Police arrested 23 protesters at the site Monday when work began.

The protesters, four men and two women, were arrested Saturday after they stretched a quilt to block the entrance to the construction site as employees of Williams Partners continued work there.

Their names were not released Saturday but each will be sent a summons to appear on a misdemeanor charge of defiant trespass, according to the Lancaster County district attorney’s office.

Police had given the protesters a warning to vacate an easement area. After a few minutes, the six remained and were arrested, officials said. The interaction with police was peaceful and the individuals were cooperative, according to the district attorney’s office.

Other protesters remained at the site until 4 p.m., singing songs and carrying signs that read, “You will not endanger our people,” and “Their greed runs deep, our roots run deeper.” Lancaster Against Pipelines reported about 60 people had turned out for Saturday’s protest.

The land on which the pipeline is set to be built is owned by the Adorers of the Blood of Christ, a Catholic order of nuns.

In a statement released Friday, Williams Partners said, “We respect the rights of people to protest, but our focus remains on constructing this important, federally-approved infrastructure in a safe, efficient manner. We will continue to coordinate with federal, state and local authorities to ensure protesters and our employees are protected during the construction process.”


Jim Ebaugh October 23, 2017 at 3:11 pm

Why I got myself arrested protesting the pipeline in Lancaster Co. (letter)

By Jim Ebaugh (Glen Rock, PA), York Daily Record, October 23, 2017

About two dozen people who were protesting the construction of a planned natural gas pipeline in Lancaster County were arrested on Monday. Sean Heisey, York Daily Record

Leaving Lancaster City Jail, where 23 of us spent a very long night, I felt such gratitude with all those who recognized that climate change and its entanglement with so many other social issues is the defining moral issue of the day.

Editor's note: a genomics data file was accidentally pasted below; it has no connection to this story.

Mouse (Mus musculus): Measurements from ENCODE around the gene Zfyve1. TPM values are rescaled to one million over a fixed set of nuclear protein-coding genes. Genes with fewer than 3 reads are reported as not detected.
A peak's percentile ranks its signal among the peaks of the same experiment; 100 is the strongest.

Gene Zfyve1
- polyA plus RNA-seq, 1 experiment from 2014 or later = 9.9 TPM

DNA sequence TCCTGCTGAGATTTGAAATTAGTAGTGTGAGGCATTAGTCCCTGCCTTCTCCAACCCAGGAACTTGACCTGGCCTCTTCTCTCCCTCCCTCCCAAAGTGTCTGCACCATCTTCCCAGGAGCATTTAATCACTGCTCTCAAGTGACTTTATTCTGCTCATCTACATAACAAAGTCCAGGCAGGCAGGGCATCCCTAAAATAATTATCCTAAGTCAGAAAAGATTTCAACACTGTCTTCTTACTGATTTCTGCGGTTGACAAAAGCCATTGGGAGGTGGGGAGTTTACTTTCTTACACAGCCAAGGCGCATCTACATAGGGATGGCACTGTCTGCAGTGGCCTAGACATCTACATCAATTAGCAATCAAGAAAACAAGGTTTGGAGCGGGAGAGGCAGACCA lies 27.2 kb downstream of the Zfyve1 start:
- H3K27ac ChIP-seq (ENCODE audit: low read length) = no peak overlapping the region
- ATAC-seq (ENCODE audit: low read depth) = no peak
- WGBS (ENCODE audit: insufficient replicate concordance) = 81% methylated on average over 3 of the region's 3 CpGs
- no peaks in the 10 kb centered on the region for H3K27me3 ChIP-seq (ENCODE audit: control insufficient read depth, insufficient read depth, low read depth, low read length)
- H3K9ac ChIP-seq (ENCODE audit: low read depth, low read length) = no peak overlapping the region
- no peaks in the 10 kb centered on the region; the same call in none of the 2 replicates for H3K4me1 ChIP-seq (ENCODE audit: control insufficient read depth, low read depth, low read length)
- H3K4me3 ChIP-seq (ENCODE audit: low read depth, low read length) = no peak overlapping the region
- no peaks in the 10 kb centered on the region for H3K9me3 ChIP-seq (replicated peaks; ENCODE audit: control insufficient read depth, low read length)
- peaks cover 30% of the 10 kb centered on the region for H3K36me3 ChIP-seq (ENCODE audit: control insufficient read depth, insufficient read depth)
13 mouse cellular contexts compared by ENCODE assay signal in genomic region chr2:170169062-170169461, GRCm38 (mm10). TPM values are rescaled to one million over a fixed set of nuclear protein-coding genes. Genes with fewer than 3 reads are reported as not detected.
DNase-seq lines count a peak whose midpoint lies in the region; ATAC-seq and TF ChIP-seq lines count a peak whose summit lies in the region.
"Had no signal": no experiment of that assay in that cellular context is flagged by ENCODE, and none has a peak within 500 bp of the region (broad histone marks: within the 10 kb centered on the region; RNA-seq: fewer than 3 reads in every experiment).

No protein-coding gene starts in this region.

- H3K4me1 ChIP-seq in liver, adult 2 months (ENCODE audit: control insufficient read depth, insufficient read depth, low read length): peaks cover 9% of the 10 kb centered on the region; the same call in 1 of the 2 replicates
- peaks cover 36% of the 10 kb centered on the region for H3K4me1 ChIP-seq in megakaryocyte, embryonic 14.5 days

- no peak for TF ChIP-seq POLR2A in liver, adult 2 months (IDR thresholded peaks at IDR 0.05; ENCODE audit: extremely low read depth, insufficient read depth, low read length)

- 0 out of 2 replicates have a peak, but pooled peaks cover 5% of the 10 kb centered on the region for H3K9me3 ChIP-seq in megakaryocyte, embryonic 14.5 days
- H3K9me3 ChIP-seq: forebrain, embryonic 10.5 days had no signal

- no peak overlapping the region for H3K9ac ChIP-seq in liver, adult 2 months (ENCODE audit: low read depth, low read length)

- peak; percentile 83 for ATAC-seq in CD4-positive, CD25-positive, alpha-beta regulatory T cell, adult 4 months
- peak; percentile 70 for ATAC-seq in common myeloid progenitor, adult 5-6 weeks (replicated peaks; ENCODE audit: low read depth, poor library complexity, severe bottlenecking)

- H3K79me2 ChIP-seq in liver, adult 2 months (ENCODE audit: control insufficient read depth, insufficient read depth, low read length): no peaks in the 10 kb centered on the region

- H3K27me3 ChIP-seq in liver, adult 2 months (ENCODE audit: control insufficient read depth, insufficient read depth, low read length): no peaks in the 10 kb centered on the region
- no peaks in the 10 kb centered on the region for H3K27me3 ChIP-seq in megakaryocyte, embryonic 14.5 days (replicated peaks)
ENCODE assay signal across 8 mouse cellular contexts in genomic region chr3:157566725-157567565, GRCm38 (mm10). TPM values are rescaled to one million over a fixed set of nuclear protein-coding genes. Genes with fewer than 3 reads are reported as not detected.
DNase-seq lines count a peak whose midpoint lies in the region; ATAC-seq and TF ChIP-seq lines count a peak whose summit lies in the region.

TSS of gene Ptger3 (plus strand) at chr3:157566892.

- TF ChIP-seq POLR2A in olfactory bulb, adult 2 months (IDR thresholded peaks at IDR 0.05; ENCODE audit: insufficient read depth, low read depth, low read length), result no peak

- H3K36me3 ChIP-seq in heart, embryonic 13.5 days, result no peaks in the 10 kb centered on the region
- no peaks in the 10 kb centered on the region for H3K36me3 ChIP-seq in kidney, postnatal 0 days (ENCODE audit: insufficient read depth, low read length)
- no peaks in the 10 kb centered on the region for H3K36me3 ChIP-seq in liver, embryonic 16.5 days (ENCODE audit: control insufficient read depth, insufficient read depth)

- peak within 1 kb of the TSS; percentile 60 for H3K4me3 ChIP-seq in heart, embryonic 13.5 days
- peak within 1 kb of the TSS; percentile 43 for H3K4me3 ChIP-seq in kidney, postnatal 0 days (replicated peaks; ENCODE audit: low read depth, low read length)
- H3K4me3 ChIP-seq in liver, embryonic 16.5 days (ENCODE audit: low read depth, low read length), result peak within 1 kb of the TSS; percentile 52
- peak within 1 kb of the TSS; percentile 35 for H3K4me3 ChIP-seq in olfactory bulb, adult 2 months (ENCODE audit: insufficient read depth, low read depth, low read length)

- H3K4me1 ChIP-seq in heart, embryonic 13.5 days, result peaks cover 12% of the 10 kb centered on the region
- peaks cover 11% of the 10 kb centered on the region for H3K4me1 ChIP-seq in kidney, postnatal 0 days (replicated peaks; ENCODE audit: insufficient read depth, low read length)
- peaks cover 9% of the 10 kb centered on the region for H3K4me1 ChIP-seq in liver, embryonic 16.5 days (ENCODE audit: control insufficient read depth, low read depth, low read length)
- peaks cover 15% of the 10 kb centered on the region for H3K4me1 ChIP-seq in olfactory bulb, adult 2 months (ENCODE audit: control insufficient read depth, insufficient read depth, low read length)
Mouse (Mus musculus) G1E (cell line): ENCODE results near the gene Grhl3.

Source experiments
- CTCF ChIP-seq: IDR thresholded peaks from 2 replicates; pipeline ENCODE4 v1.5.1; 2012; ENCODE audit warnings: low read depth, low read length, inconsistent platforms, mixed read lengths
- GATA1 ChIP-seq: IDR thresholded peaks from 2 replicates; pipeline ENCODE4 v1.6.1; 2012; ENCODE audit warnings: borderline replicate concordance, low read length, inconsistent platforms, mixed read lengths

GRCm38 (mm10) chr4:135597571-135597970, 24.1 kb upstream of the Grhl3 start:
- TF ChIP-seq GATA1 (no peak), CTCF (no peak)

Already, we leave our children and grandchildren heavily saddled with national and student debt, while once again legislating tax breaks for the wealthiest on the national credit card.

Species extinction is well underway, and both globally and at home droughts, floods, massive hurricanes from an overheated gulf, wildfires which have grown exponentially larger and fish swimming in Miami streets, ocean acidification, depletion of fish stocks, all as too many are choking on a flat earth denial of the suffering to come.

It is already here.

Six trillion dollars almost criminally wasted on unending wars, a $600 billion defense budget and concentration of wealth beyond historic norms. Resources that could have gone to our elderly, rebuilding infrastructure, making college education tuition free as they once were in many states, building a renewable energy infrastructure, health insurance as a right, all of this we would not be arguing about $6 trillion and growing later.

Instead, we have retreated to a divisive nationalism and distraction, when really we are just afraid. In a Citizens United World, it is delusional to think we are a free people anymore as global corporations not only buy the government they want, they are the government now.

As Engaged Buddhists, we see this entanglement very clearly. The way we treat each other is how we treat the biosphere that we depend on for the very continuation of our species.

The Lancaster Chapel 23 faced their despair by facing the bulldozer and engaging in civil disobedience.

How can we not take action in the face of what climate scientists have predicted, the very outcomes we are experiencing for decades are accelerating. The devil has come with the bill, and it’s just the first course.